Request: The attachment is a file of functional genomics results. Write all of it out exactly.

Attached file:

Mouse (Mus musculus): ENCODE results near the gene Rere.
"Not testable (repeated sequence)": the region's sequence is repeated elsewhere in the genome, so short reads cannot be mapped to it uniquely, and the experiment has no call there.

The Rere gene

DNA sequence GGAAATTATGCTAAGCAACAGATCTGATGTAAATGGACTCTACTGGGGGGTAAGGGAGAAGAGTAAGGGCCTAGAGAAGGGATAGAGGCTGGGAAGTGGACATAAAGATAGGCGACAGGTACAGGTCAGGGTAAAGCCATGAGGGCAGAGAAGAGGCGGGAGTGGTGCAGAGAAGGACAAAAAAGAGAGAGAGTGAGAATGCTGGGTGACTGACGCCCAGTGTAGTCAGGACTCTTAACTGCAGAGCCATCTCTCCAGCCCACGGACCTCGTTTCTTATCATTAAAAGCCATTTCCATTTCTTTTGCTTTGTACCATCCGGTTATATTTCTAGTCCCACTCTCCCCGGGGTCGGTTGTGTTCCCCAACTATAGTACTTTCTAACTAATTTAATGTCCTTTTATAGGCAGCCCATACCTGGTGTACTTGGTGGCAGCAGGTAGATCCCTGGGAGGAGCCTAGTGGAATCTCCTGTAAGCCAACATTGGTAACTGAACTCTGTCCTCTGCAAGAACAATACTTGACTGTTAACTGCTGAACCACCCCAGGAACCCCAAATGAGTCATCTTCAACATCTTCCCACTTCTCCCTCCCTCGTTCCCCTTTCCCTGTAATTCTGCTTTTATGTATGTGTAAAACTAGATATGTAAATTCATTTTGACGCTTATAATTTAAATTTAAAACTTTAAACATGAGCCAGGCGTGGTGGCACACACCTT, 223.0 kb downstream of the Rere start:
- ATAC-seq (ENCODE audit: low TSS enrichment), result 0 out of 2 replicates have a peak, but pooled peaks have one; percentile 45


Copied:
Mouse (Mus musculus): ENCODE results near the gene Rere.
"Not testable (repeated sequence)": the region's sequence is repeated elsewhere in the genome, so short reads cannot be mapped to it uniquely, and the experiment has no call there.

The Rere gene

DNA sequence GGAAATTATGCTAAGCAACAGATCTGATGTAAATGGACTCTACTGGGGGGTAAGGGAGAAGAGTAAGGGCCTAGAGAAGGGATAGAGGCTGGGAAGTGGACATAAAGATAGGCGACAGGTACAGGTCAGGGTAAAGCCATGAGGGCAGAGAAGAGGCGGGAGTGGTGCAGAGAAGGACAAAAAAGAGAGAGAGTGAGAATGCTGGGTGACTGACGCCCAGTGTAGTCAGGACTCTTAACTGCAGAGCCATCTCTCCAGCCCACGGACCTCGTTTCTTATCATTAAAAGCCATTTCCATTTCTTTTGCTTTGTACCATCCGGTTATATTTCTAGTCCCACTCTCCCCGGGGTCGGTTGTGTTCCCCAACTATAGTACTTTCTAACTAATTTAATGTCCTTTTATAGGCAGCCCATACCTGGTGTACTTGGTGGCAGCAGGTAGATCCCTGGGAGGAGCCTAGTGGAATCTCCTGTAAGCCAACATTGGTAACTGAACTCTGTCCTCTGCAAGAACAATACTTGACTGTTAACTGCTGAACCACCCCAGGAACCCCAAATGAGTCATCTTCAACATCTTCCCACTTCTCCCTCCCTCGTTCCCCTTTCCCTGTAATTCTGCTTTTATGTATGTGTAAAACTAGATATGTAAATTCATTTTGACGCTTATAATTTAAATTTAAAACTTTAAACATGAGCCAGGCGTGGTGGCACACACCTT, 223.0 kb downstream of the Rere start:
- ATAC-seq (ENCODE audit: low TSS enrichment), result 0 out of 2 replicates have a peak, but pooled peaks have one; percentile 45